A nurse is caring for a client newly diagnosed with myasthenia gravis; understand that teaching has been effective when the client states _______.
Let the question above sink in as we move forward on our discussion about myasthenia gravis (MG) because later, we’ll be revealing the answers and thoroughly discussing their rationales.
Now, there are two reasons why myasthenia gravis is a tough subject to deal with because first, it has a lot of biochemistry involved; and second, the questions asked about MG are usually select-all-that-apply questions. It’s like a double whammy.
To help you with MG, we’ll first go through its pathophysiology, then start answering the question above.
Myasthenia Gravis – Description
Myasthenia gravis is a type of neuromuscular disorder that causes weakening of the muscles, especially those smaller muscles like that of the eyes. As per Mike, he calls it “myasthenia gravity” because the eyes of a person who has MG are always droopy like gravity is always acting on them.
Myasthenia gravis is also an autoimmune disorder wherein the body is attacking itself. It’s like having your platoon working in the same direction, and due to specific factors, the same platoon turns on the body and starts attacking it.
Myasthenia Gravis – Pathophysiology
The main reason why the muscles contract with all the action potential and nerve endings is because of neurotransmitters. Neurotransmitters communicate and send messages to your neurons, which basically tells the body what to do like:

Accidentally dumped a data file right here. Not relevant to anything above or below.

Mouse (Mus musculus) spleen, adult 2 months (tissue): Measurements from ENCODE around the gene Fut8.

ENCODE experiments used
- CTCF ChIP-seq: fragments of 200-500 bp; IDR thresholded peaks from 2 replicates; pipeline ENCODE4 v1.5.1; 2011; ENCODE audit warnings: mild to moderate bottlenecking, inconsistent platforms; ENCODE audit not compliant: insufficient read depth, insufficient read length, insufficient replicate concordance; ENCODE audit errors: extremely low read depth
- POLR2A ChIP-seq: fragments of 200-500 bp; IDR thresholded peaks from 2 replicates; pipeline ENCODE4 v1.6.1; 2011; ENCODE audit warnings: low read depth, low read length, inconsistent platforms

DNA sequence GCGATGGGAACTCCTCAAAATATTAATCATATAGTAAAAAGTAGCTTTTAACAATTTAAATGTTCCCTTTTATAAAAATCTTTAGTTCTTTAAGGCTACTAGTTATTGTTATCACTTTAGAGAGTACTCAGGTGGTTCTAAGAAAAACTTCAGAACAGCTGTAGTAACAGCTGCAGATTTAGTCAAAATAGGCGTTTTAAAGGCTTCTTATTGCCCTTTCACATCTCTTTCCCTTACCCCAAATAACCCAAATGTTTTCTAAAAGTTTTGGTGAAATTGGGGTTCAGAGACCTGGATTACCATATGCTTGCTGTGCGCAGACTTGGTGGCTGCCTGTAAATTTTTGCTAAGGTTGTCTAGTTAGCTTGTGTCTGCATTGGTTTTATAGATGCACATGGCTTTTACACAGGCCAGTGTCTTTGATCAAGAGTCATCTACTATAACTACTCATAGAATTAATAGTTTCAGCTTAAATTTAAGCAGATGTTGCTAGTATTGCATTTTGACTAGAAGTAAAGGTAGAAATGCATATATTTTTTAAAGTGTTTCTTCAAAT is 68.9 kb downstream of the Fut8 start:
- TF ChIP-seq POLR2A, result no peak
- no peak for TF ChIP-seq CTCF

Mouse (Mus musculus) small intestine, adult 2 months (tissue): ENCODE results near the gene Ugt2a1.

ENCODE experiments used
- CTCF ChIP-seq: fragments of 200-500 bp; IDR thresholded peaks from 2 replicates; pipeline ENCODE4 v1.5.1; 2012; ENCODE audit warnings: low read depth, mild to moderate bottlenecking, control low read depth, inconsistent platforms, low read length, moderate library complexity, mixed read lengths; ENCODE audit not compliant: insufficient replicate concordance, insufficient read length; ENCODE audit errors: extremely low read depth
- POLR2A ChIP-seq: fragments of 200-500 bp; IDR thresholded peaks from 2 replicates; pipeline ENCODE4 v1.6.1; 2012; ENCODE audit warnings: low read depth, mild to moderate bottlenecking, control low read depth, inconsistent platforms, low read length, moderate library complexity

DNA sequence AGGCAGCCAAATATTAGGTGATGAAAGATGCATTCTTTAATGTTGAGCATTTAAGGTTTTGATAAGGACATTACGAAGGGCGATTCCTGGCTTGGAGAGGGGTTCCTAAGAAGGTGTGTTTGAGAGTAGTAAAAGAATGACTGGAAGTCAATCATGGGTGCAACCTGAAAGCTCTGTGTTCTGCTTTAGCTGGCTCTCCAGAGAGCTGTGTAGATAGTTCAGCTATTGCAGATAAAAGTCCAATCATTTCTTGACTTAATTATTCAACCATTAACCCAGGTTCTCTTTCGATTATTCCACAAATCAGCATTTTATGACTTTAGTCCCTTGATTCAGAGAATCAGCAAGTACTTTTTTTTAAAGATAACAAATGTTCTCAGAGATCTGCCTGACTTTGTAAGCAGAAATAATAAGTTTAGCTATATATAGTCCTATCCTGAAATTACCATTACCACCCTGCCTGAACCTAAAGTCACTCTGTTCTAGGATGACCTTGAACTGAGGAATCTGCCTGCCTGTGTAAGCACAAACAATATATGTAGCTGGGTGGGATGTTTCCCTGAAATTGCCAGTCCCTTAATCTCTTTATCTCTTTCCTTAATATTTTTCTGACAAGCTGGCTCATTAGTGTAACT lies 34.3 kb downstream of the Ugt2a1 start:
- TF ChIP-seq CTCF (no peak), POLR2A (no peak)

- Grabbing things
- Lifting weights
- And anything and everything the body does
The synapses are playing a telephone game and are mainly responsible for sending neurotransmitters across.
In myasthenia gravis, the body blocks messages from going through, and one of the primary messages or neurotransmitters that relay messages along this gap is called acetylcholine (ACH).
With MG, there is sufficient amount of ACH in the body, but because the illness causes the body to attack the ACH receptors, no messages can go through and be relayed to certain parts of the body like the eyes; thus, the droopy, tired eyes.
Even though ACH levels are normal, if there is a shortage of reuptake receptors due to the attack, the messages will not be relayed, and the receiver on the other end of the line will not be getting any orders or messages which is why the muscles get very weak when you have myasthenia gravis.
The Role of Stress
As per Mike, myasthenia gravis is an ebb and flow type of diagnosis. Stress plays a huge part in causing the body to attack itself. Which is why, if a client puts themselves under a lot of pressure and stress, the body reacts negatively by becoming angrier leading to an attack on the acetylcholine receptors that causes muscle weakness. Therefore, it is important to take note that stress will do further damage to the client and will worsen myasthenia gravis.
So, in dealing with myasthenia gravis, the primary goal is decreasing the body’s immune system or function by providing pharmacologic interventions.
The NCLEX Practice Question